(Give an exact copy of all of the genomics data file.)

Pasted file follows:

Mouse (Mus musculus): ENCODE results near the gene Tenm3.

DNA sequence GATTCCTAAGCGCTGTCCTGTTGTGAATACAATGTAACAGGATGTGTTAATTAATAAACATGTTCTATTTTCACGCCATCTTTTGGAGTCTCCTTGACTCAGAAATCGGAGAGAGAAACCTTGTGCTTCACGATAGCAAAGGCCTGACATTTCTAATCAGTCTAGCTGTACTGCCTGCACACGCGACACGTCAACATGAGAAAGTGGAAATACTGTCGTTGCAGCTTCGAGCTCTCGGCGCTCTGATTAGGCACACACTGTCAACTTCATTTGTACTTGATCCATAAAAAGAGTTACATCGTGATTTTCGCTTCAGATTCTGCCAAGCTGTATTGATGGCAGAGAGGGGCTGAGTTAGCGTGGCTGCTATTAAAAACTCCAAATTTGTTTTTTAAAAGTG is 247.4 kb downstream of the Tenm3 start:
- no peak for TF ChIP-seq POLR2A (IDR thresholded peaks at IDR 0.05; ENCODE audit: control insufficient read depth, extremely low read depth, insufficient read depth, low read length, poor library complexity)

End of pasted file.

Mouse (Mus musculus): ENCODE results near the gene Tenm3.

DNA sequence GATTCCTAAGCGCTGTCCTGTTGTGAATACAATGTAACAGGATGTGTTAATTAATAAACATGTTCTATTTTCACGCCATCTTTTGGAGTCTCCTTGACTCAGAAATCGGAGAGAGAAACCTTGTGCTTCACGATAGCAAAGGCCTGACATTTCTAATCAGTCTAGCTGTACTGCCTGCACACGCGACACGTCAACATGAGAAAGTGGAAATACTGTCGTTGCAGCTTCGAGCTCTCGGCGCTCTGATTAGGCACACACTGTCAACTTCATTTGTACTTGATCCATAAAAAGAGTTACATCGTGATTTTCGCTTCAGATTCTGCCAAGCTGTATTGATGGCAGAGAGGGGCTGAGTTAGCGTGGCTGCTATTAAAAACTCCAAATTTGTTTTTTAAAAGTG is 247.4 kb downstream of the Tenm3 start:
- no peak for TF ChIP-seq POLR2A (IDR thresholded peaks at IDR 0.05; ENCODE audit: control insufficient read depth, extremely low read depth, insufficient read depth, low read length, poor library complexity)